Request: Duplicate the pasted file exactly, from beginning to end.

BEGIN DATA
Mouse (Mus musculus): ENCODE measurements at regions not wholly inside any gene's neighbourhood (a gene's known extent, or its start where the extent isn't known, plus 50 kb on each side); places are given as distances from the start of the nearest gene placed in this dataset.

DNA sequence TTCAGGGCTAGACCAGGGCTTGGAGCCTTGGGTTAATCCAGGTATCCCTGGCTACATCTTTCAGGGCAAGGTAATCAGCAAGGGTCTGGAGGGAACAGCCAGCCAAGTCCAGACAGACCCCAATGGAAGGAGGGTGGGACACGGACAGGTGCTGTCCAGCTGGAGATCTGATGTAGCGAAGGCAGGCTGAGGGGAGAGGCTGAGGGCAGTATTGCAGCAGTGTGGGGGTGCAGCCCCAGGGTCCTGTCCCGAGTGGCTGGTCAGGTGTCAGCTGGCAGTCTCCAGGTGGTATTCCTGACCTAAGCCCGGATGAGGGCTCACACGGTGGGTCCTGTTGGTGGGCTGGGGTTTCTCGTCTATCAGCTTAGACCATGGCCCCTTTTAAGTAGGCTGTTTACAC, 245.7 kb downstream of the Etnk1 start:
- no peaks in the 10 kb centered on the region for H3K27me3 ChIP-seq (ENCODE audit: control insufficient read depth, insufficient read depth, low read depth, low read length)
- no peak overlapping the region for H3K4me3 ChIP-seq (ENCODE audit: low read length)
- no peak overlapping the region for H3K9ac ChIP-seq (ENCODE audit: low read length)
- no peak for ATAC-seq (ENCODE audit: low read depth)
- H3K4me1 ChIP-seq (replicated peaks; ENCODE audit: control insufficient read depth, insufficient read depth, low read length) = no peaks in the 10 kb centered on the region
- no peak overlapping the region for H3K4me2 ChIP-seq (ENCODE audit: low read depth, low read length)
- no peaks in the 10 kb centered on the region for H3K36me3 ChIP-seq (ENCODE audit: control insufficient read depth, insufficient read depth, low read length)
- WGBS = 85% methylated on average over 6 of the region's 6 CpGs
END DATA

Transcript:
Mouse (Mus musculus): ENCODE measurements at regions not wholly inside any gene's neighbourhood (a gene's known extent, or its start where the extent isn't known, plus 50 kb on each side); places are given as distances from the start of the nearest gene placed in this dataset.

DNA sequence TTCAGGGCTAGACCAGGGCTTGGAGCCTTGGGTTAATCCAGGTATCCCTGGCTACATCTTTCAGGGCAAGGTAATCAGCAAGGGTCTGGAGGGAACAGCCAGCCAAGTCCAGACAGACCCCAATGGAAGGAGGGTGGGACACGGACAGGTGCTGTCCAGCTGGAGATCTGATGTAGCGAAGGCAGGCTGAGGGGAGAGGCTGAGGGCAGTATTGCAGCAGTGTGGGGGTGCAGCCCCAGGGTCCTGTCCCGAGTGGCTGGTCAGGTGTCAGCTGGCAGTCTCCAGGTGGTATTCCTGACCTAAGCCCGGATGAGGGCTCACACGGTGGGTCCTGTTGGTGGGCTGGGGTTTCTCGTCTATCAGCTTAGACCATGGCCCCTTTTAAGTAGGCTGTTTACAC, 245.7 kb downstream of the Etnk1 start:
- no peaks in the 10 kb centered on the region for H3K27me3 ChIP-seq (ENCODE audit: control insufficient read depth, insufficient read depth, low read depth, low read length)
- no peak overlapping the region for H3K4me3 ChIP-seq (ENCODE audit: low read length)
- no peak overlapping the region for H3K9ac ChIP-seq (ENCODE audit: low read length)
- no peak for ATAC-seq (ENCODE audit: low read depth)
- H3K4me1 ChIP-seq (replicated peaks; ENCODE audit: control insufficient read depth, insufficient read depth, low read length) = no peaks in the 10 kb centered on the region
- no peak overlapping the region for H3K4me2 ChIP-seq (ENCODE audit: low read depth, low read length)
- no peaks in the 10 kb centered on the region for H3K36me3 ChIP-seq (ENCODE audit: control insufficient read depth, insufficient read depth, low read length)
- WGBS = 85% methylated on average over 6 of the region's 6 CpGs